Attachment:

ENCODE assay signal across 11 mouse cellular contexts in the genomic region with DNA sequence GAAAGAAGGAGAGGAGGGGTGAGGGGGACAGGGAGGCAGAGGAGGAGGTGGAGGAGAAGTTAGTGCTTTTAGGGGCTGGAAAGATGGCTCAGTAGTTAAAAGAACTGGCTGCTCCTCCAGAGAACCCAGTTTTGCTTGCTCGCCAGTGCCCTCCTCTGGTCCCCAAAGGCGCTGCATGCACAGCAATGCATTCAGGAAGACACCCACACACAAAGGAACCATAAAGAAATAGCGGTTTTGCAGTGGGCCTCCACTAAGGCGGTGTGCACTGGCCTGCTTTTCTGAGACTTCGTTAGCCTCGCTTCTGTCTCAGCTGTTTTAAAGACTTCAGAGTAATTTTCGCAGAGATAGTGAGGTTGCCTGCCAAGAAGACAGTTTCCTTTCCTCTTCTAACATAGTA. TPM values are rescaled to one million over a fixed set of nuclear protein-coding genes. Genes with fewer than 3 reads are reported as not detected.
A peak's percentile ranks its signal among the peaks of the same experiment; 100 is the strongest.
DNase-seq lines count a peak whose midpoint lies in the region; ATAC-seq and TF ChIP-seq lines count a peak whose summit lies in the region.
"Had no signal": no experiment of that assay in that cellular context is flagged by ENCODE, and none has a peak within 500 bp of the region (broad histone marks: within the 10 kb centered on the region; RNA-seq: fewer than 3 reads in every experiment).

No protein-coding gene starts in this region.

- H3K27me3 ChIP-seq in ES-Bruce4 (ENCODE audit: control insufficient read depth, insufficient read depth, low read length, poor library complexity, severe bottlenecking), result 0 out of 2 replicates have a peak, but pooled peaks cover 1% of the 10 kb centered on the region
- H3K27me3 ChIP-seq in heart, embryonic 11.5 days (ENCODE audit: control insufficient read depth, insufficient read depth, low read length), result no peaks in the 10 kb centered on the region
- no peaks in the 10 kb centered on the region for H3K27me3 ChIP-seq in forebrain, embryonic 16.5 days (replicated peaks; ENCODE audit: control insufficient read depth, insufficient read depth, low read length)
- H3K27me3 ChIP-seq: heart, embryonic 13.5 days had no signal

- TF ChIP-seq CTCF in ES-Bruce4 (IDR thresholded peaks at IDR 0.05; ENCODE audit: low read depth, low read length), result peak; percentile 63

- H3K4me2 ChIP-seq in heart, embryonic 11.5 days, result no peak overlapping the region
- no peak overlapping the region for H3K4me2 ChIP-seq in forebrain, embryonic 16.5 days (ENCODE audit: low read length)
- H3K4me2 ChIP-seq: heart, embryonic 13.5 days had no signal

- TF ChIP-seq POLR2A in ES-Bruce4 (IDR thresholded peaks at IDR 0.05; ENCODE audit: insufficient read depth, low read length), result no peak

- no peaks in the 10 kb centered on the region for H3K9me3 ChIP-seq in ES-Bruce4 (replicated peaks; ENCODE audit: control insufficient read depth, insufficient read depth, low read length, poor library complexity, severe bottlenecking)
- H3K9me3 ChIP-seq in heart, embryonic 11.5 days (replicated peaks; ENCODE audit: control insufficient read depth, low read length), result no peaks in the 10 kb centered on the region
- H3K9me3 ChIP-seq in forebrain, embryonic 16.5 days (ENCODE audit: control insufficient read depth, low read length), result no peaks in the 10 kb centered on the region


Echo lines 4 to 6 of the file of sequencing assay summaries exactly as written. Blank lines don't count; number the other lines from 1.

"Had no signal": no experiment of that assay in that cellular context is flagged by ENCODE, and none has a peak within 500 bp of the region (broad histone marks: within the 10 kb centered on the region; RNA-seq: fewer than 3 reads in every experiment).

No protein-coding gene starts in this region.

- H3K27me3 ChIP-seq in ES-Bruce4 (ENCODE audit: control insufficient read depth, insufficient read depth, low read length, poor library complexity, severe bottlenecking), result 0 out of 2 replicates have a peak, but pooled peaks cover 1% of the 10 kb centered on the region